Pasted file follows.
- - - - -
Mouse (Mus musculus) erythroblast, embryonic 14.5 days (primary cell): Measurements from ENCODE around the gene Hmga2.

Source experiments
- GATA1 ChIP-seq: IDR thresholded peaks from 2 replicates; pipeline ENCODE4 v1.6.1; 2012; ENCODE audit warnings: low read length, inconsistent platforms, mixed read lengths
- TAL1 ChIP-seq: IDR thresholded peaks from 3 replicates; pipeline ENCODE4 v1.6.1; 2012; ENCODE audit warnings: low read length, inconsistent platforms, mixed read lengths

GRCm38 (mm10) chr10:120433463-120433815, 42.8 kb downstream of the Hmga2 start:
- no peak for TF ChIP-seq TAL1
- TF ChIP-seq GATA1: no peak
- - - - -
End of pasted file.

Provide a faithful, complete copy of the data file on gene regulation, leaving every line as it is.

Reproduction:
Mouse (Mus musculus) erythroblast, embryonic 14.5 days (primary cell): Measurements from ENCODE around the gene Hmga2.

Source experiments
- GATA1 ChIP-seq: IDR thresholded peaks from 2 replicates; pipeline ENCODE4 v1.6.1; 2012; ENCODE audit warnings: low read length, inconsistent platforms, mixed read lengths
- TAL1 ChIP-seq: IDR thresholded peaks from 3 replicates; pipeline ENCODE4 v1.6.1; 2012; ENCODE audit warnings: low read length, inconsistent platforms, mixed read lengths

GRCm38 (mm10) chr10:120433463-120433815, 42.8 kb downstream of the Hmga2 start:
- no peak for TF ChIP-seq TAL1
- TF ChIP-seq GATA1: no peak